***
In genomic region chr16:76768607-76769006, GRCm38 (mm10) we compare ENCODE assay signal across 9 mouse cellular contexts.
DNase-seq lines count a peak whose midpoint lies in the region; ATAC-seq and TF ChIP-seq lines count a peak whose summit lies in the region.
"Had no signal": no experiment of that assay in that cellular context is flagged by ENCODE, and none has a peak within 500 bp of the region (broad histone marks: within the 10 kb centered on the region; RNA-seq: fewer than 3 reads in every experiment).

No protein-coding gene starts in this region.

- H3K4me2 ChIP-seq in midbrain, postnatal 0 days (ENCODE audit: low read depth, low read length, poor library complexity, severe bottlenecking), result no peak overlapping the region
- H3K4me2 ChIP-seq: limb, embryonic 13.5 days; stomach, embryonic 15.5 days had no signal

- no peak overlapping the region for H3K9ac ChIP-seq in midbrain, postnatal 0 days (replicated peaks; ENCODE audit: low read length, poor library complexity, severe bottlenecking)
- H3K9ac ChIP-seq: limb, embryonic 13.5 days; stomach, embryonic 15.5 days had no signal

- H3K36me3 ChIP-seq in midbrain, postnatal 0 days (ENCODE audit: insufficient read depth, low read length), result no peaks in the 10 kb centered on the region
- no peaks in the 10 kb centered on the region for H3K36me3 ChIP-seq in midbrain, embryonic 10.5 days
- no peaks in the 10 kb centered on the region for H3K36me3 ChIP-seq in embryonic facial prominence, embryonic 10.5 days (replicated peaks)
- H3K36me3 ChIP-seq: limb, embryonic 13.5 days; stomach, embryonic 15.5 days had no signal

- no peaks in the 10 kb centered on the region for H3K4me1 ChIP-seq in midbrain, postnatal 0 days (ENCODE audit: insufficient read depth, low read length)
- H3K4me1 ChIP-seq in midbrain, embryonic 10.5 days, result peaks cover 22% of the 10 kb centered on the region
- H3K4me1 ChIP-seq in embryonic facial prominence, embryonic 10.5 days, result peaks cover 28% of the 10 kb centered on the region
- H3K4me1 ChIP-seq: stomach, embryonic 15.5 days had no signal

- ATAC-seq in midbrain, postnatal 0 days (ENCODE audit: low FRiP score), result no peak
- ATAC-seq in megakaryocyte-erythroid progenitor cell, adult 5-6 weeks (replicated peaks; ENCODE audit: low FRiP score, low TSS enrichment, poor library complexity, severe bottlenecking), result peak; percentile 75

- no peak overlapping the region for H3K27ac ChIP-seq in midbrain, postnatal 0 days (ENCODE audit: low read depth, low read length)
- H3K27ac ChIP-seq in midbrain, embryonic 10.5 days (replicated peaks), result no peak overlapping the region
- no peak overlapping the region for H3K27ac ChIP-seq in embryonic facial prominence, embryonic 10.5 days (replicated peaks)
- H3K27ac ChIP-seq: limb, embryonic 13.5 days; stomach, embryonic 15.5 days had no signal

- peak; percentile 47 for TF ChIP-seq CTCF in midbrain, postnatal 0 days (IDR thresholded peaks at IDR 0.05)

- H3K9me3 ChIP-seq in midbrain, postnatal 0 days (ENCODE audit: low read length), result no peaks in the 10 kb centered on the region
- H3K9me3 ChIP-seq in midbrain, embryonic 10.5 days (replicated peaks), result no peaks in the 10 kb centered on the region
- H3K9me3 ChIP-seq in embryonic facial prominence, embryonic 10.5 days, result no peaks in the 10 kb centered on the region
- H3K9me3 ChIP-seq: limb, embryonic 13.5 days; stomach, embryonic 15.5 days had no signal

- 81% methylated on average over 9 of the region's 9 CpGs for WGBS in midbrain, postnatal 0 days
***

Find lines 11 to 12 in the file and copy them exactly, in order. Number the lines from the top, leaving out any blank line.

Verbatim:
- no peaks in the 10 kb centered on the region for H3K36me3 ChIP-seq in embryonic facial prominence, embryonic 10.5 days (replicated peaks)
- H3K36me3 ChIP-seq: limb, embryonic 13.5 days; stomach, embryonic 15.5 days had no signal